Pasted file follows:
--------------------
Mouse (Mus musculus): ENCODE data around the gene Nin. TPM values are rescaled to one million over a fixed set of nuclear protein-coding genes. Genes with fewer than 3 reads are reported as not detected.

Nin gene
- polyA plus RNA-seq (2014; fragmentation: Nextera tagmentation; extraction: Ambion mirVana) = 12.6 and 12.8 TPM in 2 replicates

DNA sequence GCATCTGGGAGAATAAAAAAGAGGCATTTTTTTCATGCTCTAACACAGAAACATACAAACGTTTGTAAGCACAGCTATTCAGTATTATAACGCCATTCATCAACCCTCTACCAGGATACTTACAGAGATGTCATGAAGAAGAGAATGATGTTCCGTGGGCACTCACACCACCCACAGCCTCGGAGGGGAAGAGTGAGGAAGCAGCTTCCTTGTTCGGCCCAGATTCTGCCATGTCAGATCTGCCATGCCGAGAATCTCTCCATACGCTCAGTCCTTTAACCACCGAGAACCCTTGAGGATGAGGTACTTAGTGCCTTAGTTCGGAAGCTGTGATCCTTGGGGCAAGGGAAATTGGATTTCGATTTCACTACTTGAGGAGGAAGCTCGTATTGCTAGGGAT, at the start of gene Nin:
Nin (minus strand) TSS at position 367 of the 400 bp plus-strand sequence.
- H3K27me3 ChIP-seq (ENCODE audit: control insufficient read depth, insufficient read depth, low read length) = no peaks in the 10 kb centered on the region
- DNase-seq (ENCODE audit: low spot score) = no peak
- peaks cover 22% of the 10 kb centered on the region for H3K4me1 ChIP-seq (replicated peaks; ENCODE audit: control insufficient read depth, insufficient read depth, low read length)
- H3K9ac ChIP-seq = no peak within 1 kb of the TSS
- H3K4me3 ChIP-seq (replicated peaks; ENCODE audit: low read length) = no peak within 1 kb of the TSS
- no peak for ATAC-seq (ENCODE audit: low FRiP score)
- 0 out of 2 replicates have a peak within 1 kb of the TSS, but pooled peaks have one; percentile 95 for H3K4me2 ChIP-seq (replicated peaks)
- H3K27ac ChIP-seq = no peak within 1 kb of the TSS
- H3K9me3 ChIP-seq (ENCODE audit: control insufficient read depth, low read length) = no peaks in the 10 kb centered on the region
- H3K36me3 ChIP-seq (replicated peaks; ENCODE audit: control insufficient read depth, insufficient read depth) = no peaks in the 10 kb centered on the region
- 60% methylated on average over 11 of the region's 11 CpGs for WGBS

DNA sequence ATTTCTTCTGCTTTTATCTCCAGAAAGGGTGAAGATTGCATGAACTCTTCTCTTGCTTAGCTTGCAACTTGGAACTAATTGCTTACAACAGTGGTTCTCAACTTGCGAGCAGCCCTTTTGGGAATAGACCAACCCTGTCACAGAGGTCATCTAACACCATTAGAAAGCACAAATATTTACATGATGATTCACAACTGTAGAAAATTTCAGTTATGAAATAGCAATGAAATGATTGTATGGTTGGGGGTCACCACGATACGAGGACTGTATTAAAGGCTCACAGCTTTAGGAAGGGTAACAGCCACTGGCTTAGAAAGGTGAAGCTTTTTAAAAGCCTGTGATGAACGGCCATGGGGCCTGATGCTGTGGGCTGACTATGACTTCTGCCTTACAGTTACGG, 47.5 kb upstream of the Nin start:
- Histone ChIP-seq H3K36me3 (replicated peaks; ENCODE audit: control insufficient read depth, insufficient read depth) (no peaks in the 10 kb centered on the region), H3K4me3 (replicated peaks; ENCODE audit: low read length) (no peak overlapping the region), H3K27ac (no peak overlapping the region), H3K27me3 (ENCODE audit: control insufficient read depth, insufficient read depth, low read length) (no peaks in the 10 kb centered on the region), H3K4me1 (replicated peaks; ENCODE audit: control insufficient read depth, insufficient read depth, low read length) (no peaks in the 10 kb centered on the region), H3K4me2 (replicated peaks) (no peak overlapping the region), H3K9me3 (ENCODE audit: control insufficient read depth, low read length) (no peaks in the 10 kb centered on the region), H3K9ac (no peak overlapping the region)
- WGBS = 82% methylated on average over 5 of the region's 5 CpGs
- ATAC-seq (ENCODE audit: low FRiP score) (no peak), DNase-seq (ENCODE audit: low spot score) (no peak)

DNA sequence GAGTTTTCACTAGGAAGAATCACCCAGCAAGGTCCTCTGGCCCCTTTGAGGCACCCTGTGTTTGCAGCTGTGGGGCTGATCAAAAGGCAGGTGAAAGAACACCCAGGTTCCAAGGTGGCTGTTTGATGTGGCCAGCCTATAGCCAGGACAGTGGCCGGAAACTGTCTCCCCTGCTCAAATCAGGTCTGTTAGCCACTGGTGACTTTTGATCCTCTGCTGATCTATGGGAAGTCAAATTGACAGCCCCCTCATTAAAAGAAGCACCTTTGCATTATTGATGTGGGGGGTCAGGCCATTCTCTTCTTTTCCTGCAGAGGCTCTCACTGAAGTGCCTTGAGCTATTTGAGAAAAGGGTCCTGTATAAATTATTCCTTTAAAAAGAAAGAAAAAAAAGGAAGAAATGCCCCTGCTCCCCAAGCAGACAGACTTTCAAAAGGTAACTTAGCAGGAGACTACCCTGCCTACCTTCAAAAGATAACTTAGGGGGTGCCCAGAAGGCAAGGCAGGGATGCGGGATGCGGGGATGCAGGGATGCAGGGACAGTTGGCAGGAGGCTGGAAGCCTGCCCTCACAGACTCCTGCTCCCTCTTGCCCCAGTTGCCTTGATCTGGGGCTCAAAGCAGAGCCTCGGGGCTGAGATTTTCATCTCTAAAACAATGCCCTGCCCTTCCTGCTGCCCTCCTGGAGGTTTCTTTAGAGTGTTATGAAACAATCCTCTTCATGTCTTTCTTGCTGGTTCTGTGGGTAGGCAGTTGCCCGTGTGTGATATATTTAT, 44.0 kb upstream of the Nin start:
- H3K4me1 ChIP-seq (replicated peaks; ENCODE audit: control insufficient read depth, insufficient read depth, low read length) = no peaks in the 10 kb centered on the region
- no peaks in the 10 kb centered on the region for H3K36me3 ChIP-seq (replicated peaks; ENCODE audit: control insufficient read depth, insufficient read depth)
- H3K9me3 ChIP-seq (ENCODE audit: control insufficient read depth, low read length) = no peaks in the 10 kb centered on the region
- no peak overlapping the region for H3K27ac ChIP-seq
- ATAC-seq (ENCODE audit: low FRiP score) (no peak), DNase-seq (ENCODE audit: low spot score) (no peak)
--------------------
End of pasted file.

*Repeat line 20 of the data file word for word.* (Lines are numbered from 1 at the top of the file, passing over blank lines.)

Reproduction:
- ATAC-seq (ENCODE audit: low FRiP score) (no peak), DNase-seq (ENCODE audit: low spot score) (no peak)